River Heights constituency report
Jon Gerrard is Liberal MLA for River Heights.
Recent articles of Jon Gerrard
Those with learning disabilities need support3 minute read Preview Wednesday, Sep. 28, 2022
In my fourth year of medical school, I was fortunate to have an elective in which I spent three months with Prof. John Soothill at Great Ormond Street Children’s Hospital in London. It was a stimulating time, as he was a brilliant scientist and clinician, and he was a fountain of ideas. But when I arrived, he startled me by saying right at the beginning that he had dyslexia and had to learn virtually everything by listening to others, for he had great difficulty reading. Reading was almost useless to him as a source of information.
The need to improve home care in Manitoba3 minute read Preview Wednesday, Aug. 10, 2022
Throughout the pandemic, I have received concerns from constituents about home-care services provided by the province.
Health-care improvements are needed in 20223 minute read Preview Friday, Dec. 31, 2021
In River Heights and in Manitoba, we are caught up in the COVID-19 pandemic. It is a critical time, with the Omicron variant coming at a point when Manitoba’s health-care system is greatly stressed just dealing with the fourth wave. We cannot wait for a report from a task force, which was only appointed a couple weeks ago, when we need action right now.
Nurses are burned out beyond belief, with short staffing levels and high acuity caseloads. This needs to be better acknowledged. There needs to be a major effort to provide better working conditions for nurses, to achieve the staffing levels required for high quality care, and to ensure routine medical and surgical care can happen even during the pandemic.
In the last two weeks, Manitoba Liberals have called for a series of measures to address the current situation. Manitoba needs free rapid covid tests to be made readily available through pharmacies, libraries, liquor marts, malls, and other readily accessible community locations. We need to make vaccines mandatory for workers in long-term care. We must enhance vaccination requirements for children. Businesses and organizations should disclose their vaccination policies for staff and customers so that clients can make informed decisions.
For too long, communication about public health orders have not been clear. A messaging campaign to directly challenge misinformation around vaccines and public health orders would help with misinformation. Last, the approval of monoclonal antibodies (MABS) to reduce symptoms for unvaccinated individuals who fall ill with COVID-19 would likely reduce deaths in the province owing to COVID-19. This would also reduce hospital and ICU needs.
Addressing the need for quick access to eye surgeries3 minute read Preview Friday, Nov. 5, 2021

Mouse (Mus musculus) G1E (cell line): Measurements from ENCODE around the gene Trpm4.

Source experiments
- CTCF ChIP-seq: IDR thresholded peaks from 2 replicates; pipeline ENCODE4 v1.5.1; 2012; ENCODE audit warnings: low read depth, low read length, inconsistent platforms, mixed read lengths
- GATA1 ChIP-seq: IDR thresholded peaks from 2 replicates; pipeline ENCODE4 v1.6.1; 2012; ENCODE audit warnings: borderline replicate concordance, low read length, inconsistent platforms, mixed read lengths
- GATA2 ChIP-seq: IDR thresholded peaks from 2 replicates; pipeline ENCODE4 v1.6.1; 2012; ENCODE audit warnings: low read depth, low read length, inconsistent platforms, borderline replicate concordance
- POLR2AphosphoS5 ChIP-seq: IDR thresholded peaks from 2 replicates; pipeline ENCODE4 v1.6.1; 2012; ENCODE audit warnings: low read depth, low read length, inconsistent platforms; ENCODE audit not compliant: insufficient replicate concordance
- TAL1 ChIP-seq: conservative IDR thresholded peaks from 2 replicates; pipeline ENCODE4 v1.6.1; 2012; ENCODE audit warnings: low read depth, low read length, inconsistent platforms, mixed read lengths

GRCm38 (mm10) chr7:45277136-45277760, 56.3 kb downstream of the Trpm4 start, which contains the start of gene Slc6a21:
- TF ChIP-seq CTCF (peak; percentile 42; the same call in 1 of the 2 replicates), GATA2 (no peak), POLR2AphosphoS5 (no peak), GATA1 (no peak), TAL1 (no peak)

Vision and ophthalmology are important. Prompt attention to eye surgeries is essential.
I was recently approached to look into this by a River Heights constituent. Retinal detachment surgery is urgent, and the procedure is to prevent irreversible damage to the retinal (nerve) tissue and permanent vision loss.
Cataract surgery, in contrast, is viewed as elective. But, if left too long, cataracts can be difficult to remove and the surgery can become complicated. Delayed surgery can take longer and may require further surgery; it may cost more and have slow or poor vision recovery. Doing cataract surgery in a timely manner can avoid these unnecessary difficulties.
Most cataract surgeries are in people over age 65. In an older person, poor eyesight can lead to a fall which can result in a broken hip or head injury; these can be life threatening or life altering. I know this well as both my parents suffered from declining vision as they aged. Both had life-limiting falls and broken hips. In both cases, the declining vision almost certainly contributed to the falls.
Making schools safer for everyone3 minute read Preview Friday, Oct. 8, 2021
With children in River Heights back in school, we are all concerned about their safety.
We all want to make sure they do not get the COVID-19 virus, also known as SARS-CoV-2. For children old enough to be vaccinated, getting vaccinated needs to be a priority. For those less than 12 years of age, other measures to reduce the spread of COVID-19 are needed, although it appears a vaccine may be available in the near future for those under 12.
There has been a lot of talk about the need to improve ventilation in schools as well as mask use. An evaluation of the effect of improving ventilation and wearing masks was done in schools in the U.S. state of Georgia and the findings from this study are helpful.
The study was done in November and December of 2020. This was a time before the appearance of the delta variant, but the findings nevertheless give us an indication of the importance of addressing ventilation in schools.
Recognizing Emancipation Day3 minute read Preview Tuesday, Aug. 10, 2021
This is the first year, across Canada, that we recognized Aug. 1 as Emancipation Day.
On Aug. 1, 1834, slavery was abolished in the British Empire. As there were certain limits (people over six years of age were designated as apprentices and required to work 40 hours a week), full emancipation was not achieved until four years later on Aug. 1, 1838.
Historian Marcel Trudel estimated there were about 4,200 enslaved people in Canada between 1671 and 1831, and that initially two-thirds were Indigenous and one-third of African descent. Toward the end of this period, with an increased number of people coming to Canada with slaves, those of African descent outnumbered those who were Indigenous. It is an all too often forgotten or unmentioned part of our history.